The three Valleys (Les Trois Vallées) as we know it today is a magnificent resort, with its large well-groomed slopes, countless off piste routes, fine dining, luxury accommodation and shopping.
However, the story of Courchevel has its roots.
The birth of the three valleys came about in 1938 by a man named, Sir Arnold Lunn- a skiing promoter and inventor of the slalom course. He marvelled at the potential of it being a great ski resort.
Back in 1925 Sir Arnold Lunn travelled through the French Alps to look for a promising site to practise his hobby, he was in awe at the potential of the St Bon, Les Allues and Les Belleville valleys becoming a large ski resort and to rival those existing in Switzerland.
Years later on July 8th 1952, Sir Arnold was knighted by the Queen for 'services to British skiing and Anglo Swiss relations'.
It was during the winter of 1936/37 Scottish Major Peter Lindsay approached Sir Arnold to get his opinion on the skiing opportunities in Vanoise and Tarentaise. Sir Arnold Lunn directed him to Emile Allais (Olympic medal winner at the 1936 games in Garmisch-Partenkirchen) and Andre Tournier (famous French mountaineer) with whom Lindsay would explore the three valleys and plan the establishment of a ski resort in the Les Allues valley.
In 1938 a first hotel, Le Doron was being built above the hamlet of Mussillion. This hotel was associated with the 3 Valley's first ski lift, called the "Red Dragon" a 19-seat cable sled. As the name Mussillian was too difficult for the British to pronounce, the Major renamed it Meribel.
Peter Lindsay moved to Meribel permanently where he created the Société Foncière de la Vallée des Allues, where he gradually developed the resort.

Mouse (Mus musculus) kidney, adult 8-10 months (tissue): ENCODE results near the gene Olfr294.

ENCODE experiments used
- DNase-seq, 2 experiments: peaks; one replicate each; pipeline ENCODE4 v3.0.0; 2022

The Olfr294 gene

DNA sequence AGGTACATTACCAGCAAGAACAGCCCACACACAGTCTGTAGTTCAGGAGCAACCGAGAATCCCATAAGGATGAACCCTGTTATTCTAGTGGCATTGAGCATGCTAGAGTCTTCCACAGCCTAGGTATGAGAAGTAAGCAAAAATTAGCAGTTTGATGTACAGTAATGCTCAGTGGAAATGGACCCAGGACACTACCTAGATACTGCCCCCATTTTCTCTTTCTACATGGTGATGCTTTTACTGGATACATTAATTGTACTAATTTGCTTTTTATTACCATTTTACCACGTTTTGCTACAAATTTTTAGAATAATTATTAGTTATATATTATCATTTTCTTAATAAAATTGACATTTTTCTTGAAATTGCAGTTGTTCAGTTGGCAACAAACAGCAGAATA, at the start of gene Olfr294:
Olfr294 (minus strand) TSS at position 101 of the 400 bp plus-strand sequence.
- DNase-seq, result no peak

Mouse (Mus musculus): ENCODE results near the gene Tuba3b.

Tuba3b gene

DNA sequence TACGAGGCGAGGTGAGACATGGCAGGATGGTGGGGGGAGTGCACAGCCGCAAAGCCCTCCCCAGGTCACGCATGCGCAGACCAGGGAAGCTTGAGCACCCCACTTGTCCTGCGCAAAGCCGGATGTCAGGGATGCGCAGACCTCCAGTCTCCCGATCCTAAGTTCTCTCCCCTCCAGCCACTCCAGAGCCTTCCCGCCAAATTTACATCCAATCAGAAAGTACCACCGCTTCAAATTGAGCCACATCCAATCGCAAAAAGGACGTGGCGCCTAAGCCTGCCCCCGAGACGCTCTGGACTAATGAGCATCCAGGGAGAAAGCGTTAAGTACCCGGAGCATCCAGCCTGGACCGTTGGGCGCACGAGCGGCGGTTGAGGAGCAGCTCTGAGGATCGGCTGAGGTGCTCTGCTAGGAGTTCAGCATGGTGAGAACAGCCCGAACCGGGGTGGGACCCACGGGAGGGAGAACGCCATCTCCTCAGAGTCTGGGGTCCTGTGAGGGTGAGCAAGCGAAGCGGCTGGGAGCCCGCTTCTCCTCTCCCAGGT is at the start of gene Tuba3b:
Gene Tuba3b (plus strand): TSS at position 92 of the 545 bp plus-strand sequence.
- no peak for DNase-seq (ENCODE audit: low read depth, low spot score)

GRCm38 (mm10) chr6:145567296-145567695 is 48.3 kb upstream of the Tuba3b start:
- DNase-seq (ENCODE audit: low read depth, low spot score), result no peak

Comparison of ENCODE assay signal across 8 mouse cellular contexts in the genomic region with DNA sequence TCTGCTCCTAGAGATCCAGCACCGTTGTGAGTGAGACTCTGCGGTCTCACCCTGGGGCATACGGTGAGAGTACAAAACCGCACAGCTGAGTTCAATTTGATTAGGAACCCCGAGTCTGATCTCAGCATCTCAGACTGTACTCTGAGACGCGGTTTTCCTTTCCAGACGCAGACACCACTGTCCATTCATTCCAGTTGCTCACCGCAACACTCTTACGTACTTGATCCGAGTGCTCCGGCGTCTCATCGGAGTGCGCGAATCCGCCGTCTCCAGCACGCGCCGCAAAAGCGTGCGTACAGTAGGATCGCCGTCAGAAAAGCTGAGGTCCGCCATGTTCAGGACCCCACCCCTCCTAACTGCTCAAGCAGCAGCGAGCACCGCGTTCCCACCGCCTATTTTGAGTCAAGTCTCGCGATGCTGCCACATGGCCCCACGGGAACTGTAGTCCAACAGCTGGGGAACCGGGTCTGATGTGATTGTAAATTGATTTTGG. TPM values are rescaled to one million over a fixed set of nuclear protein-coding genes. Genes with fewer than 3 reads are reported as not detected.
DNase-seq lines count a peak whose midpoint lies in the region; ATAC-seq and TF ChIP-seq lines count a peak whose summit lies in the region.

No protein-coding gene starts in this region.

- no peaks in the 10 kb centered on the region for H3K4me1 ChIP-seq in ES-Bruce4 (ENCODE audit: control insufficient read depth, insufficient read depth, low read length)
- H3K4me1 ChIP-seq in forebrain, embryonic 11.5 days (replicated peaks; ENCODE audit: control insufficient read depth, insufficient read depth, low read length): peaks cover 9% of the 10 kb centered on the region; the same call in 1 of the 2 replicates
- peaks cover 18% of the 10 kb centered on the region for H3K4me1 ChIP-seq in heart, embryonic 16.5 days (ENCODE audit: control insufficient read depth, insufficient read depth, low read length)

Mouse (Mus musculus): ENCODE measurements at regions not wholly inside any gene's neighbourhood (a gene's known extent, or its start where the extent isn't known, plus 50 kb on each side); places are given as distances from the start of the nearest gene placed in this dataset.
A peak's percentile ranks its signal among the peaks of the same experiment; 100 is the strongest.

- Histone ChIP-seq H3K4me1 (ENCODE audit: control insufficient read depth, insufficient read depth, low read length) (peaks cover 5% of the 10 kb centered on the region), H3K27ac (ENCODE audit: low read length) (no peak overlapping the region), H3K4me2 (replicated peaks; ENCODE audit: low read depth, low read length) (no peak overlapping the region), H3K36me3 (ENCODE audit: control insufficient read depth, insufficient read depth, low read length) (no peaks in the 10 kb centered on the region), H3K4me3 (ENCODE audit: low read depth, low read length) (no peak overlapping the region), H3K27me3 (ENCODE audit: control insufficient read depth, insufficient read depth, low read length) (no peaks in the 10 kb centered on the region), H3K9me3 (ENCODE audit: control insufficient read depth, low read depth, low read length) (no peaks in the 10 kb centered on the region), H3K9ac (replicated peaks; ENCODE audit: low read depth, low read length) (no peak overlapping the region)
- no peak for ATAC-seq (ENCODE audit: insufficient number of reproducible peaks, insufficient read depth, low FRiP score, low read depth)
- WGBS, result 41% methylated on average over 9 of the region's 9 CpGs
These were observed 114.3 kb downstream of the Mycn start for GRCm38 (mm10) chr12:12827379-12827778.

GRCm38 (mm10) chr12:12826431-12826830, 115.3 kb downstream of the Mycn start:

In December 1938, the Saint Bon municipal council voted in a land development on the Courchevel and Moriond sites. Even though during the First World War in 1940, the ski industry came to an abrupt halt, never the less the planning went on as this project was being privately financed.
Laurent Chappis was a young architect whom was being held captive in an interment camp. Laurent had a plan to create a three interconnected ski resort so therefore based his work on the 3 Valleys site and received the support from another man held in captive named Maurice Michaud whom was an engineer, in charge of the French Structural Engineering Department since 1936. The council appointed Laurent Chappis as the architect -urban planner for the municipality and charged him with the task of drafting the plan to develop the resort.
In March 1946, Laurent and Emille had been realesed form imprisionment. They drew up the first plan for ski lifts above St Bon, assisted by Jean Blanc and Jean Pomagalski with the layout of the lifts.
During the summer and the fall of the same year the Courchevel – Les Tovets draglift commissioned in December 1946 and the Les Tovets- La Loze lift inaugurated in January 1947, Courchevel would thereby become the first link in the departments 3 Valleys. From that moment on things moved very quickly for the valley and the departmental resort: the opening of the Hotel Departmental des 3 Vallées happened in December 1947 and the Hotel de la Loze in January 1948.